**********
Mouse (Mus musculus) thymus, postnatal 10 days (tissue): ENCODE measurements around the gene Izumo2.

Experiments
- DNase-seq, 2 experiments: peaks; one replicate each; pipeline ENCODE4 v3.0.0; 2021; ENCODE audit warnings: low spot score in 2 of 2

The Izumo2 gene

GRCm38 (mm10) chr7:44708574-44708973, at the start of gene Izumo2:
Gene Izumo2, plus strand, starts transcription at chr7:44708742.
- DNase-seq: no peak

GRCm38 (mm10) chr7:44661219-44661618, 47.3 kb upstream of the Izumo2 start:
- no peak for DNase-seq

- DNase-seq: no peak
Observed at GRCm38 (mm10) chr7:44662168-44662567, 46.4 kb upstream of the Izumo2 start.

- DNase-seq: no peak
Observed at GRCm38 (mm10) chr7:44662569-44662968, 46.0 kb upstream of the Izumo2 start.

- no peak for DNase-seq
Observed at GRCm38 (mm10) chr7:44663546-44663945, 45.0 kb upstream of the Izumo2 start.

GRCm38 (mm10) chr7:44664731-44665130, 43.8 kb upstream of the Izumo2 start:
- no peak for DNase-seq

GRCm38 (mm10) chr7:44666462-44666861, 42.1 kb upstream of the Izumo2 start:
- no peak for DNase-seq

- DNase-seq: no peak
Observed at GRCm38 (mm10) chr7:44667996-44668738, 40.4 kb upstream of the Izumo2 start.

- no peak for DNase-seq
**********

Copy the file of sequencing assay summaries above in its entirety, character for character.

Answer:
Mouse (Mus musculus) thymus, postnatal 10 days (tissue): ENCODE measurements around the gene Izumo2.

Experiments
- DNase-seq, 2 experiments: peaks; one replicate each; pipeline ENCODE4 v3.0.0; 2021; ENCODE audit warnings: low spot score in 2 of 2

The Izumo2 gene

GRCm38 (mm10) chr7:44708574-44708973, at the start of gene Izumo2:
Gene Izumo2, plus strand, starts transcription at chr7:44708742.
- DNase-seq: no peak

GRCm38 (mm10) chr7:44661219-44661618, 47.3 kb upstream of the Izumo2 start:
- no peak for DNase-seq

- DNase-seq: no peak
Observed at GRCm38 (mm10) chr7:44662168-44662567, 46.4 kb upstream of the Izumo2 start.

- DNase-seq: no peak
Observed at GRCm38 (mm10) chr7:44662569-44662968, 46.0 kb upstream of the Izumo2 start.

- no peak for DNase-seq
Observed at GRCm38 (mm10) chr7:44663546-44663945, 45.0 kb upstream of the Izumo2 start.

GRCm38 (mm10) chr7:44664731-44665130, 43.8 kb upstream of the Izumo2 start:
- no peak for DNase-seq

GRCm38 (mm10) chr7:44666462-44666861, 42.1 kb upstream of the Izumo2 start:
- no peak for DNase-seq

- DNase-seq: no peak
Observed at GRCm38 (mm10) chr7:44667996-44668738, 40.4 kb upstream of the Izumo2 start.

- no peak for DNase-seq